Then there’s a covering of ram skins dyed red over the goats’ hair.  Surely, this brings to mind the story of Abraham and Isaac in Genesis 22 and Abraham’s famous answer to a question from Isaac:  “My son, God will provide for Himself the lamb for a burnt offering.”

We’re so used to the idea of Christ dying on the Cross that we seldom if ever really think about it.  There were three men hanging on crosses that day.  Two of them were indeed dying because of their own sin.

The other one?

He was dying because of mine….

He was our Sacrifice.

Over that covering, and the one that was seen, was a covering of badger skins.  Some scholars believe that should be translated, “porpoise” skins.  They would certainly be waterproof and provide excellent covering and protection for the tabernacle.  They speak of security.

But they would be nothing to look at.

Isn’t that how the Scripture describes our Lord?

He has no form or comeliness; And when we see Him, There is no beauty that we should desire Him.  He is despised and rejected by men, A Man of sorrows and acquainted with grief.  And we hid, as it were, our faces from Him; He was despised and we esteemed Him not, Isaiah 53:2, 3 NKJV.

If He passed us on the street today, we’d hardly give Him a second glance.

There’s nothing about Him to attract “the natural man,” the unsaved, the lost.  That One we’re not interested in until the grace of God knocks us to the ground, so to speak, like it did Saul of Tarsus.

And the durability of the covering foreshadows the durability of the Word of God and the Gospel.  For 2000 years or more, men have tried their best to get rid of the Bible and some of their efforts remain with us to this day:  Marx, Freud, Dewey, Wellhausen, Kierkegaard, just to mention some recent names, some of them perhaps unfamiliar, but their teachings pollute our Christian culture and our thinking to this day.  Every aspect of life has been infiltrated by them.  But the Word of God remains, and will remain, if another 2000 years go by until our Lord returns.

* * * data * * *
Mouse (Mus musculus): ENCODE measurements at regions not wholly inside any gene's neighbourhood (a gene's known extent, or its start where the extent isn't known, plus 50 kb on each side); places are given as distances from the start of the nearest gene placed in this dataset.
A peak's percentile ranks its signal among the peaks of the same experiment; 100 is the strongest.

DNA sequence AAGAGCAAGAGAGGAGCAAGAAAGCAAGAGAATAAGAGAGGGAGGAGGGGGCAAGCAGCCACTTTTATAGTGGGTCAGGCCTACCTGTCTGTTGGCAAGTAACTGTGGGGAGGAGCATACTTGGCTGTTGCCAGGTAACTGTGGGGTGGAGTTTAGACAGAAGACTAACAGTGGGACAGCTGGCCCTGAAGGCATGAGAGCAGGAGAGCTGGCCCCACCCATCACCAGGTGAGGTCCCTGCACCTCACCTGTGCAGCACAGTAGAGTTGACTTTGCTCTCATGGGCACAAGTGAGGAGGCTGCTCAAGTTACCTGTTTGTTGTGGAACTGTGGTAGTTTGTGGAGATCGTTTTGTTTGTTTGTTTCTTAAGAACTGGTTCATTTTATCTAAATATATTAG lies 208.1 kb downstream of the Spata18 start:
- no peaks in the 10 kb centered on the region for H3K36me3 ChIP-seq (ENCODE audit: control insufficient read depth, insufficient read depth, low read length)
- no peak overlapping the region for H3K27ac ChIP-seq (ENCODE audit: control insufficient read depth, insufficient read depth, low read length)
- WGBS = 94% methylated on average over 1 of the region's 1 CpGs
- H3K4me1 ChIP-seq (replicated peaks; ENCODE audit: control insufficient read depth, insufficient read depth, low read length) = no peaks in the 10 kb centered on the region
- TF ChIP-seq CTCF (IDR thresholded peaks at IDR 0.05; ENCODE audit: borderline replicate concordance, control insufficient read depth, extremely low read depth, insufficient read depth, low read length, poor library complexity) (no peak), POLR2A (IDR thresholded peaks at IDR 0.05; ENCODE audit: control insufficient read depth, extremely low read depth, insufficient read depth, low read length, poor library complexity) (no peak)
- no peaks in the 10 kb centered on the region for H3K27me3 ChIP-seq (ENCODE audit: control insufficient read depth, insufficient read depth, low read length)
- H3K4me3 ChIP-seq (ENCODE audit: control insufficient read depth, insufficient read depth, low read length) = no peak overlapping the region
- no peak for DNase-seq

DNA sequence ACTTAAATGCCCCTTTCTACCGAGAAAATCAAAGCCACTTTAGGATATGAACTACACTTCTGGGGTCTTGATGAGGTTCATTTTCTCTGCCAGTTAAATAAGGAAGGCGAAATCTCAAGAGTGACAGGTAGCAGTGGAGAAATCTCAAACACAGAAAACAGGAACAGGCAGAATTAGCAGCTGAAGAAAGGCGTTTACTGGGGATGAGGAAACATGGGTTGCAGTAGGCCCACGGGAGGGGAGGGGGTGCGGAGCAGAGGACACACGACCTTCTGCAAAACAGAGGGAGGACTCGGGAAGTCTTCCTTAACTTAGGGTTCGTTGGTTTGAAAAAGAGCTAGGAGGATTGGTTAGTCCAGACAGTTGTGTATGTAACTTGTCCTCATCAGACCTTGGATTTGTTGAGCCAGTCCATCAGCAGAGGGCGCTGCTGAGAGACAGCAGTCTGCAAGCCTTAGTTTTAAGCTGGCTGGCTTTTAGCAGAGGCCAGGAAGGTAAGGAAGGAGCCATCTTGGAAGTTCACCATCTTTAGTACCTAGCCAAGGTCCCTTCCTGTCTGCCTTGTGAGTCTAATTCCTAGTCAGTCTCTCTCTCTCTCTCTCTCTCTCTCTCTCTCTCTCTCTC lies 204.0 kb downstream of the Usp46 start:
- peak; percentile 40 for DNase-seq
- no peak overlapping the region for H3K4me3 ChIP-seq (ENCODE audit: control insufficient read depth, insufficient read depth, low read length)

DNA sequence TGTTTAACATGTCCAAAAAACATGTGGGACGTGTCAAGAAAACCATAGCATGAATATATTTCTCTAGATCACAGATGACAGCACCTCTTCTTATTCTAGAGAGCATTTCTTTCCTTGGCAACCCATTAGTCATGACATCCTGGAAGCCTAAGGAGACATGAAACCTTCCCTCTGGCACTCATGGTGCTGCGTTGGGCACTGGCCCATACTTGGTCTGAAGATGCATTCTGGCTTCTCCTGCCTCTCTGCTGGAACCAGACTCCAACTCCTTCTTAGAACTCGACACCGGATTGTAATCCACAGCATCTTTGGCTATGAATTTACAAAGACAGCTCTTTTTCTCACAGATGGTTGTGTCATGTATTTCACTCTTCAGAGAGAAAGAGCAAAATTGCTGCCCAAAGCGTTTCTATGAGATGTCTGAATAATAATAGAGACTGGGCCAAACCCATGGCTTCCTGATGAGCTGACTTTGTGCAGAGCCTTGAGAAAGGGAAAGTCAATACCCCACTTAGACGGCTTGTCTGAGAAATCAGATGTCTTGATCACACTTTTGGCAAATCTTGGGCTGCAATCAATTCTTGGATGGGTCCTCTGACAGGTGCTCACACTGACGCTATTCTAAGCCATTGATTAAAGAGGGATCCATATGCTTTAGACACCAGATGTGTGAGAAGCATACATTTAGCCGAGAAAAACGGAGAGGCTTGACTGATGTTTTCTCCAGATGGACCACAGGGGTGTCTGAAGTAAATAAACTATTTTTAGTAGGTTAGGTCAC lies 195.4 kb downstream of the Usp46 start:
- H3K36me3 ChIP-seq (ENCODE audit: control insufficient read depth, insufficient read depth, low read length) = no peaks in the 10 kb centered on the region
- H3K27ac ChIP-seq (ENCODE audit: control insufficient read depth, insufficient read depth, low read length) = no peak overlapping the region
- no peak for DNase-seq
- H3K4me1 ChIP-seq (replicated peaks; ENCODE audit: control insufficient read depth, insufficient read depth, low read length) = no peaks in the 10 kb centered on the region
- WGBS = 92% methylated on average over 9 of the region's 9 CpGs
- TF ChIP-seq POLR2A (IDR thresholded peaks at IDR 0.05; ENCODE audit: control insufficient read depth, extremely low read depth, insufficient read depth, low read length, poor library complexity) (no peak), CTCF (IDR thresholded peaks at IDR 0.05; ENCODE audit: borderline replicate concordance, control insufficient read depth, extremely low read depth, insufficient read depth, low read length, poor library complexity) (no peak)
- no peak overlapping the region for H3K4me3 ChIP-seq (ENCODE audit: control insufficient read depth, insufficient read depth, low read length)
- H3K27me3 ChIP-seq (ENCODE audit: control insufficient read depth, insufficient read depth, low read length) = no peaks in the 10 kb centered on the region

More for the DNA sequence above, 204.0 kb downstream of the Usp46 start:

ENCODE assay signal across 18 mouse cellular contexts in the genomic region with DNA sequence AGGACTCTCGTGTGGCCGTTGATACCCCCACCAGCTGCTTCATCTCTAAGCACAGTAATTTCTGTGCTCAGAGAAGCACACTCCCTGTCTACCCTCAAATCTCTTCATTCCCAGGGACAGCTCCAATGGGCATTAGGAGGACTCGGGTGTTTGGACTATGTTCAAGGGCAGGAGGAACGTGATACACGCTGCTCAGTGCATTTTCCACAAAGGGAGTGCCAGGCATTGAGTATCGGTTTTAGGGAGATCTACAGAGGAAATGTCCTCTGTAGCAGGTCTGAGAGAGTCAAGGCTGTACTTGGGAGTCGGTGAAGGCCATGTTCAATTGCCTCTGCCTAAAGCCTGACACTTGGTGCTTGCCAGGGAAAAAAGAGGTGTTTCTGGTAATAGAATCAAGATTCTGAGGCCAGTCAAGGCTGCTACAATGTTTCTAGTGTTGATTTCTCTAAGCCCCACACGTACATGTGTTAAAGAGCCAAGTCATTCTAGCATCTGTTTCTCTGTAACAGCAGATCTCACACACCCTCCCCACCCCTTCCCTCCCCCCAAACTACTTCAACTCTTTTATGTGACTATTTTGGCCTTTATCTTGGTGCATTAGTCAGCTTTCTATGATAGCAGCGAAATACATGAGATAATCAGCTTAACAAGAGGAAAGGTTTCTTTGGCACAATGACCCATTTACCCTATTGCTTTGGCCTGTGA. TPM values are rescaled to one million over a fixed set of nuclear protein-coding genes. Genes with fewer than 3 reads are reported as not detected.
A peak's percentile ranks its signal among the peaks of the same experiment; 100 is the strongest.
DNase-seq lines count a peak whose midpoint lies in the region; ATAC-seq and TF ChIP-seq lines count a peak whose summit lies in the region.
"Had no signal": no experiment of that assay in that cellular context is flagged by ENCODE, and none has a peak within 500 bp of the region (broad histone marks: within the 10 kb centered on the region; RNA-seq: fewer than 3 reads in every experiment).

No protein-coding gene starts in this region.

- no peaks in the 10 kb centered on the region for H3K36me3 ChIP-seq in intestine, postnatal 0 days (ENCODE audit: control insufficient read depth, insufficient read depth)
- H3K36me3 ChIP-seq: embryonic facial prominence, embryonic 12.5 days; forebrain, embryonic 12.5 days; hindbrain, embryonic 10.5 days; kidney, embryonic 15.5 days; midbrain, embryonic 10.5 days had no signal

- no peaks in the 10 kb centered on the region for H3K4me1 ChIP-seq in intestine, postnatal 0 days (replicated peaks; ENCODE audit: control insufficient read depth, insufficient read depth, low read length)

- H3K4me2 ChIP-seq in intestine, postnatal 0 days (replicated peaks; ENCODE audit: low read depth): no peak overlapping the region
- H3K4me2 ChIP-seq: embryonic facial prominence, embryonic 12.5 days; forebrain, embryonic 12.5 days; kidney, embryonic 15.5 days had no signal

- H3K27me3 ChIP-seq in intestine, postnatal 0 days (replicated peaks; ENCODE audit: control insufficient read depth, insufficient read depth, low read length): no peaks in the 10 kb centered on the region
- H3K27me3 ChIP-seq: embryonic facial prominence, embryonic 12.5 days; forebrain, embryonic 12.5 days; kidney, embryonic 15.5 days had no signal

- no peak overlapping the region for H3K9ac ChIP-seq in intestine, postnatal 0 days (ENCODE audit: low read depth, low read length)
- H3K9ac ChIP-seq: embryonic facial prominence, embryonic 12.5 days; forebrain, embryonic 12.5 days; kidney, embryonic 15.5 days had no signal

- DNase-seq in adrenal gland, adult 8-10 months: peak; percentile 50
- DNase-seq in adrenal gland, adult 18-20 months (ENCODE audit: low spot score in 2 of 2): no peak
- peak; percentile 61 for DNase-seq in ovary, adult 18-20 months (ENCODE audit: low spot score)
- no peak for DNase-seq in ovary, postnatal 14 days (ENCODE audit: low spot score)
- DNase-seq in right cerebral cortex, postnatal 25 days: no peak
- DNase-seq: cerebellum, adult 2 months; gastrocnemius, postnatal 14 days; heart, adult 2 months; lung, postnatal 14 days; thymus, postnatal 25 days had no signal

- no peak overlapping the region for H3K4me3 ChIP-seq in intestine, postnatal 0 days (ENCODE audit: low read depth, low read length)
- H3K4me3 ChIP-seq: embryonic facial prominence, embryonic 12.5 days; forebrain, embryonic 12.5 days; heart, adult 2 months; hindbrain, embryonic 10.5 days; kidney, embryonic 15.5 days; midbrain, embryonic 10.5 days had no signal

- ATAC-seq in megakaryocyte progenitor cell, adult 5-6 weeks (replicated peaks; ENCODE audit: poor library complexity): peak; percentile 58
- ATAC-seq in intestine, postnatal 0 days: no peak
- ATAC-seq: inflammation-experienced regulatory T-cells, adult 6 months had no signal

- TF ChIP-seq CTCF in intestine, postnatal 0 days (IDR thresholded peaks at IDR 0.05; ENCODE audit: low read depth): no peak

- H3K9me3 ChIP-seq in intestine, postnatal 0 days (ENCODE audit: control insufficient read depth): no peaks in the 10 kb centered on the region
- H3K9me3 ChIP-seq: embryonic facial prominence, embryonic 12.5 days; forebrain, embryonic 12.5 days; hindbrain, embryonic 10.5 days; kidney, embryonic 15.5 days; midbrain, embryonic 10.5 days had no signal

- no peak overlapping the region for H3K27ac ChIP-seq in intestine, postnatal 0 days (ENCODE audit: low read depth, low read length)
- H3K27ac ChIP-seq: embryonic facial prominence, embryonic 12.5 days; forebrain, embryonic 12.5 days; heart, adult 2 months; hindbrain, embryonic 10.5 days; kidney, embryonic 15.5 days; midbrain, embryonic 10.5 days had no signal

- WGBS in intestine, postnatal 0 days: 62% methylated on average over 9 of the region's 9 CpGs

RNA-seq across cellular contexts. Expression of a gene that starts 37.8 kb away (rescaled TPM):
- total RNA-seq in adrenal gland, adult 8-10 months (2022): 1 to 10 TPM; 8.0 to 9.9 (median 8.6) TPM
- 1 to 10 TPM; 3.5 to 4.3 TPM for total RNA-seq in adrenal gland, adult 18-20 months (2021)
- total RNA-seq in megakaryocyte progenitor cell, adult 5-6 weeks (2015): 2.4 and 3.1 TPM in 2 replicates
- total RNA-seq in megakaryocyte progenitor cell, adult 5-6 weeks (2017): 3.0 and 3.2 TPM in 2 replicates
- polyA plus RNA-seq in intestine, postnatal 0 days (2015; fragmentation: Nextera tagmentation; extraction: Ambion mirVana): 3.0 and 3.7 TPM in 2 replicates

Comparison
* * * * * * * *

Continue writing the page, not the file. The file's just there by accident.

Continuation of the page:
Speaking of Saul, his two questions on the road to Damascus serve us well here.

“Who are you, Lord?” Acts 9:5.

Until this moment, Saul was fully convinced that he knew who Jesus was:  an interloper, a heretic, someone to be destroyed at all costs, Acts 26:9.

But then he met Him.

The last thing he probably expected from the glory which knocked him to the ground was the answer, “I am Jesus of Nazareth, whom you are persecuting,” Acts 22:8, emphasis added.

The trouble with modern churchianity is that a lot of church members have never met the Christ of the Bible.  They have a Christ they can “worship” on Sunday morning, but then pretty much forget the rest of the week.

Oh, but to really see Him, not in some esoteric vision or other, but in and through the Word.  Seeing that He loved me and gave Himself for me!  That He died for me!